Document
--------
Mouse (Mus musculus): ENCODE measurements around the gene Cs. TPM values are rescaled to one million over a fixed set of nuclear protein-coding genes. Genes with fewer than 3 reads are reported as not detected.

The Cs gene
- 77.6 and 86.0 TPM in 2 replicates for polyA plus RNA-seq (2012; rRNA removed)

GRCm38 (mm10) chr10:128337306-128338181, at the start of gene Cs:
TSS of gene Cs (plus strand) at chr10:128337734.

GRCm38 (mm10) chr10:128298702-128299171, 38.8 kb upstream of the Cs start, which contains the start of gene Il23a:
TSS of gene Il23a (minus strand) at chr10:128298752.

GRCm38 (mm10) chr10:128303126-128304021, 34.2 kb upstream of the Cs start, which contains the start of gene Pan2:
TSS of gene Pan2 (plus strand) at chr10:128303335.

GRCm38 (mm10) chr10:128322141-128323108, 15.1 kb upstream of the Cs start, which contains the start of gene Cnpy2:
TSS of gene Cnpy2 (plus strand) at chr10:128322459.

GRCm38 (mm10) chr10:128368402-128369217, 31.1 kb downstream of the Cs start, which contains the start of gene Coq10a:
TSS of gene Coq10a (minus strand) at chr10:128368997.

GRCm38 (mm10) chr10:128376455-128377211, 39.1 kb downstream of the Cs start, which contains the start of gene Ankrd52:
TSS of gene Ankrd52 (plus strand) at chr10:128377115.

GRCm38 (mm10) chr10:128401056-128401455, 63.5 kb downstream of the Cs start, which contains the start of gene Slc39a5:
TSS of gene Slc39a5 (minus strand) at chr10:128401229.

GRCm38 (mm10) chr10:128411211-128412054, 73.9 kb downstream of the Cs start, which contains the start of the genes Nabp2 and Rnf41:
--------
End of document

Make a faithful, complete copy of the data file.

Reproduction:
Mouse (Mus musculus): ENCODE measurements around the gene Cs. TPM values are rescaled to one million over a fixed set of nuclear protein-coding genes. Genes with fewer than 3 reads are reported as not detected.

The Cs gene
- 77.6 and 86.0 TPM in 2 replicates for polyA plus RNA-seq (2012; rRNA removed)

GRCm38 (mm10) chr10:128337306-128338181, at the start of gene Cs:
TSS of gene Cs (plus strand) at chr10:128337734.

GRCm38 (mm10) chr10:128298702-128299171, 38.8 kb upstream of the Cs start, which contains the start of gene Il23a:
TSS of gene Il23a (minus strand) at chr10:128298752.

GRCm38 (mm10) chr10:128303126-128304021, 34.2 kb upstream of the Cs start, which contains the start of gene Pan2:
TSS of gene Pan2 (plus strand) at chr10:128303335.

GRCm38 (mm10) chr10:128322141-128323108, 15.1 kb upstream of the Cs start, which contains the start of gene Cnpy2:
TSS of gene Cnpy2 (plus strand) at chr10:128322459.

GRCm38 (mm10) chr10:128368402-128369217, 31.1 kb downstream of the Cs start, which contains the start of gene Coq10a:
TSS of gene Coq10a (minus strand) at chr10:128368997.

GRCm38 (mm10) chr10:128376455-128377211, 39.1 kb downstream of the Cs start, which contains the start of gene Ankrd52:
TSS of gene Ankrd52 (plus strand) at chr10:128377115.

GRCm38 (mm10) chr10:128401056-128401455, 63.5 kb downstream of the Cs start, which contains the start of gene Slc39a5:
TSS of gene Slc39a5 (minus strand) at chr10:128401229.

GRCm38 (mm10) chr10:128411211-128412054, 73.9 kb downstream of the Cs start, which contains the start of the genes Nabp2 and Rnf41: